During my adventures with porting Torque I have been using a variety of different build environments. First I was working natively on my Amiga, but compile times were horrible on my AmigaOne. So I decided to try cross compiling instead.

Windows and cygwin

My first choice was to try it on Windows with Cygwin installed. Building the cross compiler and building software for Amiga was easy simply follow the instructions from adtools.

Besides the speed up in compile time, another nice feature of cross compiling is, that you are able to run configure scripts. But if you try this, you will run into a performance issue with Cygwin. Cygwin is slow at creating new files and opening files and starting executables, unfortunately this is what a configure script does a lot of inorder to determine compiler features, hence configuring can be terribly slow. Actually you will see this already when building the cross compiler as it takes a long time.

Which made me decide to try something else.

OSX Lion

I could of course have chosen to try cross compiling under Linux, but my main computer, that is not an Amiga, is my Mac Book Pro, where I run both Windows and OSX. Before deciding to try cross compiling I had just updated OSX to Lion and XCode to 4.1, so that is what I had to work with.

What I did was to download the tar file for trunk in the svn repository and the tar file for gcc 4.5 in the branches in the svn repository.

I then setup my directory structure in the same way as the adtools svn repository:

  • adtools
  • –branches
  • —-gcc
  • ——4.5.x
  • –trunk

Simply follow the instruction to build the binutils, there was no problem building those.

Then go into adtools/trunk/gcc-build and change the following lines in the Makefile

#BUILD=i686-pc-linux-gnu ## for some reasons configure script of gcc 4.2.4 doesn't identify the correct build type

Now simply type make and your cross compiler should build, but on OSX Lion with XCode 4.1 that is unfortunately not the case.

To clang or not to clang?

By default with XCode 4.1 the installed gcc uses clang which turned out to be a problem. While configuring the cross compiler I would always get this error:

configure: error: cannot compute suffix of object files: cannot compile
See `config.log' for more details.

I inspected config.log and found this:

conftest.c:16:1: internal compiler error: in execute_ipa_pass_list, at passes.c:1800
Please submit a full bug report

That is really strange and the code in conftest.c looks absolutely fine, but after spending some time on Google I found more people with the same problem and one actually had a solution and an answer to the questions above, which is it not to clang.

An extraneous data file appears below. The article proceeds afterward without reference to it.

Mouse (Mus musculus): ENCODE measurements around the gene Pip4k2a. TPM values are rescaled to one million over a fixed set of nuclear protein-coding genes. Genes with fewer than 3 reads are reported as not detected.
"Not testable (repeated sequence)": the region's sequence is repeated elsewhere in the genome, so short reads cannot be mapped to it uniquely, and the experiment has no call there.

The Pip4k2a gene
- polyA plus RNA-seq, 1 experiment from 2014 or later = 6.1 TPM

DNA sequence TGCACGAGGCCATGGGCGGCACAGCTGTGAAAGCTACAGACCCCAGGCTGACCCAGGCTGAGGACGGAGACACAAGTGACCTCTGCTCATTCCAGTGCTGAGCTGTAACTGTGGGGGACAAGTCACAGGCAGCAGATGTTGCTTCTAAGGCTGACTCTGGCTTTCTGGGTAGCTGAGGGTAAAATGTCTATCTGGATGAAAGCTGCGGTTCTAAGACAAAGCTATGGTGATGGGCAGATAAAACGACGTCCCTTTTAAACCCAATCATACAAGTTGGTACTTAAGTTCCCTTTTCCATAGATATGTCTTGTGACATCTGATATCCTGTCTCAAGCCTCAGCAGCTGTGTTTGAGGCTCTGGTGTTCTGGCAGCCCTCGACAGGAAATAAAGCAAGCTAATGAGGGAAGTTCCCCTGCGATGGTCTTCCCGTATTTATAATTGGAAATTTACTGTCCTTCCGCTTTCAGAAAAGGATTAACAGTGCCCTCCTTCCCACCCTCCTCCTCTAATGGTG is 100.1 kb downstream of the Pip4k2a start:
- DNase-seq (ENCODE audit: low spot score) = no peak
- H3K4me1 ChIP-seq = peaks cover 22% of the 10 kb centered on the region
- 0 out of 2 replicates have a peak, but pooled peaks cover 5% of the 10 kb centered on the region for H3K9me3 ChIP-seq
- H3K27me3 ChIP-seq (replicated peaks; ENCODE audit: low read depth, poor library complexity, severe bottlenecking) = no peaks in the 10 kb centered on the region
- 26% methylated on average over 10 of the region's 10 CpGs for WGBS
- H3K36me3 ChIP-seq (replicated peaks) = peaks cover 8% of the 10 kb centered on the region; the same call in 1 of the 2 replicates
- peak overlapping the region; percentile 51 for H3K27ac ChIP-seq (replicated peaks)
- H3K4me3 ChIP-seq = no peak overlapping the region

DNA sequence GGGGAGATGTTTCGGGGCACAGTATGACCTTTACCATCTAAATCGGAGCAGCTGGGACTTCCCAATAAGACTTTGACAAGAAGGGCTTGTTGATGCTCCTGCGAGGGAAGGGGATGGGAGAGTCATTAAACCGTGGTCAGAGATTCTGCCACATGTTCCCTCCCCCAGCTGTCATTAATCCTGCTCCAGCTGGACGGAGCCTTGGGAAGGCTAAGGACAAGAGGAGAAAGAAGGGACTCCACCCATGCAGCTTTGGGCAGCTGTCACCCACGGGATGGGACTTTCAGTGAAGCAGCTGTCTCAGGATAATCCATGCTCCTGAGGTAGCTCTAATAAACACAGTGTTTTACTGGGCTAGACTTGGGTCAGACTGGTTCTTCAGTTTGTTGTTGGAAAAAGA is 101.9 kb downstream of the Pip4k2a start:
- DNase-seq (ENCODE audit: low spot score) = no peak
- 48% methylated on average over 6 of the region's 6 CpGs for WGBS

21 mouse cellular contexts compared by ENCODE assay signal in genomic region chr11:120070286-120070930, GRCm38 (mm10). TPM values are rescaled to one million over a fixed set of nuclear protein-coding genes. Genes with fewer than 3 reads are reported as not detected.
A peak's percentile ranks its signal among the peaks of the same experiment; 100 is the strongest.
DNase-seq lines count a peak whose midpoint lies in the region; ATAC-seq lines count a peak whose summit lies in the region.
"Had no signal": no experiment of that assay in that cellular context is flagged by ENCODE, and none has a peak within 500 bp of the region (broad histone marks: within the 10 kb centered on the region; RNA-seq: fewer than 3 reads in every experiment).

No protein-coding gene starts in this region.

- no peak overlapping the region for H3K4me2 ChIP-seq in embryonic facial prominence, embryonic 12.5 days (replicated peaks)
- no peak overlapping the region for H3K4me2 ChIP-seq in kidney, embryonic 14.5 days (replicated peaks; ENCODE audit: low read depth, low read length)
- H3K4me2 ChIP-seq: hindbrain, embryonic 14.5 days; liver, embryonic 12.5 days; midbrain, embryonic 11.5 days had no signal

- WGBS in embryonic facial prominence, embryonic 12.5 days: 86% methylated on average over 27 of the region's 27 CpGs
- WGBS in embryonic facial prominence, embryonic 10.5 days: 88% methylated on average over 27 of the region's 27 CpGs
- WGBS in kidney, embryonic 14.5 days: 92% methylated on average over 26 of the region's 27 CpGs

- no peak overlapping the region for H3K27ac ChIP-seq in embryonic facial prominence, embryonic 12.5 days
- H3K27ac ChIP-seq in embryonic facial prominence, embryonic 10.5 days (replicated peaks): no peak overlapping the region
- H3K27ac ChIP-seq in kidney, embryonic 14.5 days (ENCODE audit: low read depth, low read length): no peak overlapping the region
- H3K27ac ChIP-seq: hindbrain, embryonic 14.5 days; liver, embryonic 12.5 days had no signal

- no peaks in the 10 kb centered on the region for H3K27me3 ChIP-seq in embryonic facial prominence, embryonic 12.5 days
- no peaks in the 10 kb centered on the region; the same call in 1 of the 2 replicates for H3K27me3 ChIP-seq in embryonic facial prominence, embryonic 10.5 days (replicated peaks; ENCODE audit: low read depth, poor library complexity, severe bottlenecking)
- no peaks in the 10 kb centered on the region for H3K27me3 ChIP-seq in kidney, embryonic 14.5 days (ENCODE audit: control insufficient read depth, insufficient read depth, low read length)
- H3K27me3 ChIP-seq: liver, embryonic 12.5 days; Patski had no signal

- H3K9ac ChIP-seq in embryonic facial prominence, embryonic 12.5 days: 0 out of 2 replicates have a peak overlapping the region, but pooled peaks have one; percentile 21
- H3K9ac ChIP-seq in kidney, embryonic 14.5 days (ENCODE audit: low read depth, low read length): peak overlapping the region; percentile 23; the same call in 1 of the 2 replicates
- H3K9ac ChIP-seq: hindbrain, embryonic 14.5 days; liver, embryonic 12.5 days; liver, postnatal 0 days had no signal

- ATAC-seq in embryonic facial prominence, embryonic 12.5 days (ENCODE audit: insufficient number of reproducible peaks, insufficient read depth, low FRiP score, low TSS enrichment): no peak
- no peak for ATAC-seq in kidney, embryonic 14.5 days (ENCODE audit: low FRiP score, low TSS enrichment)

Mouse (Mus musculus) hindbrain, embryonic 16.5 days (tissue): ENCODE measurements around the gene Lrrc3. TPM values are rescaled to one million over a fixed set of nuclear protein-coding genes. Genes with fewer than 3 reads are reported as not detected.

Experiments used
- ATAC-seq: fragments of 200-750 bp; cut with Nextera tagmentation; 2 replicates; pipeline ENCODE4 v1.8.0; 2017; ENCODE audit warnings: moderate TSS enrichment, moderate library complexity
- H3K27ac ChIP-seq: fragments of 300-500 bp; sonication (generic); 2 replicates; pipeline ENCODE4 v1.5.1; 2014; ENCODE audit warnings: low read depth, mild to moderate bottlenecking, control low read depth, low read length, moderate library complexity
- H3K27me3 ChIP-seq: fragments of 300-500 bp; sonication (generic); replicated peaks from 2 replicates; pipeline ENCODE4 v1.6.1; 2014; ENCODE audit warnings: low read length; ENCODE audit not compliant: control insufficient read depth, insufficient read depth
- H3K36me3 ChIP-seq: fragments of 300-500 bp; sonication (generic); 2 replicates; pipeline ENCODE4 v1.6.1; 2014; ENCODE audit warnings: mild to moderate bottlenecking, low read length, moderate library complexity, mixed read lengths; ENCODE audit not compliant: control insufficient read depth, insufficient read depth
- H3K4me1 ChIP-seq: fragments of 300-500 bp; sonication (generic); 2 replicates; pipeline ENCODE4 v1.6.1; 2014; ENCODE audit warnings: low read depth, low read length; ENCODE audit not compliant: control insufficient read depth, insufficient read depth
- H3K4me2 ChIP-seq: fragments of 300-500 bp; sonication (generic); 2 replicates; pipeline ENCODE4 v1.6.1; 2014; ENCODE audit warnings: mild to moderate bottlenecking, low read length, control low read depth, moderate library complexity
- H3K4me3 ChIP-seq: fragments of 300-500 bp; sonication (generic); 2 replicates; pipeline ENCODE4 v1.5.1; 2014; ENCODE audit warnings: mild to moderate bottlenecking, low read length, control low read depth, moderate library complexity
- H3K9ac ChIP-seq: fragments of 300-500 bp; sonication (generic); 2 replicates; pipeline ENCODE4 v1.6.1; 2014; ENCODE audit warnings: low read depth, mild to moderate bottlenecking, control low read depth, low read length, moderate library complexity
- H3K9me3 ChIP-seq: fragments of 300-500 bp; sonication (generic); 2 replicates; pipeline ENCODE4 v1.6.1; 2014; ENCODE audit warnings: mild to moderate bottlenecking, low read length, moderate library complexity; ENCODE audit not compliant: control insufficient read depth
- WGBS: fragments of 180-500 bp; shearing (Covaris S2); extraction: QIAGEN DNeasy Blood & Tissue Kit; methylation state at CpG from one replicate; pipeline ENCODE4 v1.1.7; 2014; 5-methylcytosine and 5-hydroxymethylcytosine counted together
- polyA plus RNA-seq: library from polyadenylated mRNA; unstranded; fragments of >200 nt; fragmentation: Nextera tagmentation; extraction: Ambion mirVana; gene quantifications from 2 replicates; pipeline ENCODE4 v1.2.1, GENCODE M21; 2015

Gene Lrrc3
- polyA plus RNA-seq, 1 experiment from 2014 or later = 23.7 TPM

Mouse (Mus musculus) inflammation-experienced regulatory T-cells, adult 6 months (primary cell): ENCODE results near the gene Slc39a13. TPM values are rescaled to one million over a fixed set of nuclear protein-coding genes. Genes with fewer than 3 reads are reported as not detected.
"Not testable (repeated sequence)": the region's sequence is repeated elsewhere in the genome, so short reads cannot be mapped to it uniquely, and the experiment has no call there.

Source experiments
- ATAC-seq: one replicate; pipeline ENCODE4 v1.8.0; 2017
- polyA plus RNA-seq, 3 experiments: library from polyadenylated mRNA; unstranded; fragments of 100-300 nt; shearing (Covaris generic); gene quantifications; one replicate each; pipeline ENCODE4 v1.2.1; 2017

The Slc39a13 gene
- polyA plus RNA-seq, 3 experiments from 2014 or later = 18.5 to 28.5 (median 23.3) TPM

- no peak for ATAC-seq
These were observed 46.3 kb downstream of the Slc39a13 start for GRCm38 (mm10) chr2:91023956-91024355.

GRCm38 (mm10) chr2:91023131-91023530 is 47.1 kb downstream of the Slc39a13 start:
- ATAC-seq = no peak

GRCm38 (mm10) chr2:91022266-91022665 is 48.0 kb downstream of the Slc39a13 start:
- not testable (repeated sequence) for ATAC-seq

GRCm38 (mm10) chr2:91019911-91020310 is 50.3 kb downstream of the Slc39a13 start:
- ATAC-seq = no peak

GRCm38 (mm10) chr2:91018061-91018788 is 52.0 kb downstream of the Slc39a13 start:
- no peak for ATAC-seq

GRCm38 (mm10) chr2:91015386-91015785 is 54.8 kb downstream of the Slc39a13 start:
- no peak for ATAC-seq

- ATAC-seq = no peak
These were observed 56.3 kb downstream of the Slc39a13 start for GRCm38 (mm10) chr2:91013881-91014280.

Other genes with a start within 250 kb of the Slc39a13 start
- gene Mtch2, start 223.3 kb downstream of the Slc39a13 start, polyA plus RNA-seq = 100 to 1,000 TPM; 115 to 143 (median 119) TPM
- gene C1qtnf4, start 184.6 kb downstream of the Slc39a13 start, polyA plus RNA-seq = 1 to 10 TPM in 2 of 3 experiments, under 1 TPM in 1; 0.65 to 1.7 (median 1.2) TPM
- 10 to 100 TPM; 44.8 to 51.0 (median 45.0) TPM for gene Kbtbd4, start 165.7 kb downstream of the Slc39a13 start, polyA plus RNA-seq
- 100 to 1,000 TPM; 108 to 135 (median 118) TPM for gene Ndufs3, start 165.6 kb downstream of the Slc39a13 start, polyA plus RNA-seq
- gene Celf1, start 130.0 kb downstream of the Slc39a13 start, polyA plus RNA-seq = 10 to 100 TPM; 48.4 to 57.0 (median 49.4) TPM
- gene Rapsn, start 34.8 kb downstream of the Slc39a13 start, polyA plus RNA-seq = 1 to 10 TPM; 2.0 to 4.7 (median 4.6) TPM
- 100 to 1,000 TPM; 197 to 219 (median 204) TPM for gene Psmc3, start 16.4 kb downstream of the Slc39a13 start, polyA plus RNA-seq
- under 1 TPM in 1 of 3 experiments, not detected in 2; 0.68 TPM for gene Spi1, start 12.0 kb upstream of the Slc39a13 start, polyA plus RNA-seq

So instead of simply typing make inside the gcc-build folder type:

CC=/usr/bin/gcc-4.2 CPP=/usr/bin/cpp-4.2 CXX=/usr/bin/g++-4.2 LD=/usr/bin/gcc-4.2 make

Will it build?

No, it will not. Now I got compile errors like this:

../../../../../branches/gcc/4.5.x/libiberty/physmem.c:52:25: fatal error: sys/sysctl.h: No such file or directory
compilation terminated.

I found this very strange. Usually configure detects missing headers and sets some defines to change code paths. It is correct that sys/sysctl.h is not part of clib2 but looking at the configure log shows that it is able to find sys/sysctl.h.  I still do not know why this happens or if it is caused to explicitly setting of CC and the others, but I do know that sys/sysctl.h is found among the standard headers of OSX.

My fix for this was to remove any references to sys/sysctl.h in /adtools/branches/gcc/4.5.x/libiberty/configure which made the build go further but more headers where mistakenly being found. I ended up removing references to:

  • sys/sysctl.h
  • sys/file.h
  • sys/params.h
  • alloca.h

Now it would build and I have successfully used it to build programs for my Amiga.


I am not sure I have found the right solution but it works for me. If some one knows of a better solution for not getting the wrong headers please let me know.

It should also be noted that there is a bug in the spec file for gcc which prevents C++ code to link correctly for Amiga OS, this can be fixed by explicitly linking with the C++ libraries like this:  -lstdc++ -lgcc_eh

Have fun writing programs for Amiga on OSX.